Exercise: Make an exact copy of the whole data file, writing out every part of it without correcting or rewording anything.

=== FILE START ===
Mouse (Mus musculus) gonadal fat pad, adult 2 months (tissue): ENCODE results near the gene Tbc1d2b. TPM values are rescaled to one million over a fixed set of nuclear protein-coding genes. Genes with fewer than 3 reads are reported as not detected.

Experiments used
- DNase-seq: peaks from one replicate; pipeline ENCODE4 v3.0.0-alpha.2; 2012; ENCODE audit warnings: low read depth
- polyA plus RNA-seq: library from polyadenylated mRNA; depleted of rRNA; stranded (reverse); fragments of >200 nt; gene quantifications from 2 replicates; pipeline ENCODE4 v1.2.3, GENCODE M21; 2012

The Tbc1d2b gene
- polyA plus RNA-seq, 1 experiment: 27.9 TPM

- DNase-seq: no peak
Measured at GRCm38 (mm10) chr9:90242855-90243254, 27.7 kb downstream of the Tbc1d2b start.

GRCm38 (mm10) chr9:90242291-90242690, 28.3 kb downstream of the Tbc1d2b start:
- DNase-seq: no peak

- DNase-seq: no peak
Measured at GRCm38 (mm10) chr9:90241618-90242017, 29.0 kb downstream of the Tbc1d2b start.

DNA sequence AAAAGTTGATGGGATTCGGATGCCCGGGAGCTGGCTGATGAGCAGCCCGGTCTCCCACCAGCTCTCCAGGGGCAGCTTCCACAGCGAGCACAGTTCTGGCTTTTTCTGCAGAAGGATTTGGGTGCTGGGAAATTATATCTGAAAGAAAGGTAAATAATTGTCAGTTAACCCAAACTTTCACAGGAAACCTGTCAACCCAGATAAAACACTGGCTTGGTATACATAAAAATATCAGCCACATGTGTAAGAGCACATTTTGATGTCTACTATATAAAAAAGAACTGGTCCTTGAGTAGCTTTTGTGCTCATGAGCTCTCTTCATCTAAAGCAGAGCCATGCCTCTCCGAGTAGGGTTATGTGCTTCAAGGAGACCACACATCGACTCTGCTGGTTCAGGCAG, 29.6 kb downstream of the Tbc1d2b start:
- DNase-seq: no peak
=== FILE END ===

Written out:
Mouse (Mus musculus) gonadal fat pad, adult 2 months (tissue): ENCODE results near the gene Tbc1d2b. TPM values are rescaled to one million over a fixed set of nuclear protein-coding genes. Genes with fewer than 3 reads are reported as not detected.

Experiments used
- DNase-seq: peaks from one replicate; pipeline ENCODE4 v3.0.0-alpha.2; 2012; ENCODE audit warnings: low read depth
- polyA plus RNA-seq: library from polyadenylated mRNA; depleted of rRNA; stranded (reverse); fragments of >200 nt; gene quantifications from 2 replicates; pipeline ENCODE4 v1.2.3, GENCODE M21; 2012

The Tbc1d2b gene
- polyA plus RNA-seq, 1 experiment: 27.9 TPM

- DNase-seq: no peak
Measured at GRCm38 (mm10) chr9:90242855-90243254, 27.7 kb downstream of the Tbc1d2b start.

GRCm38 (mm10) chr9:90242291-90242690, 28.3 kb downstream of the Tbc1d2b start:
- DNase-seq: no peak

- DNase-seq: no peak
Measured at GRCm38 (mm10) chr9:90241618-90242017, 29.0 kb downstream of the Tbc1d2b start.

DNA sequence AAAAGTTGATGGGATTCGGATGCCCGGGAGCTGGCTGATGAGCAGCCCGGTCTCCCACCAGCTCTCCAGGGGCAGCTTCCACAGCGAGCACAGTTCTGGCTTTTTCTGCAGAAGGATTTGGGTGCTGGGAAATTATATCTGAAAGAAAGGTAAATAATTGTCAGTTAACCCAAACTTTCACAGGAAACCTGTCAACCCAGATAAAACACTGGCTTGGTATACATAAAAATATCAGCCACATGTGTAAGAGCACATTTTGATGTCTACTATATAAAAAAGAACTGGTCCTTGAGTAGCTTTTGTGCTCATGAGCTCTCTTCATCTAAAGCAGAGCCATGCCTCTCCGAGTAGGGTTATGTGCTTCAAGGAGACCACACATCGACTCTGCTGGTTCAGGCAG, 29.6 kb downstream of the Tbc1d2b start:
- DNase-seq: no peak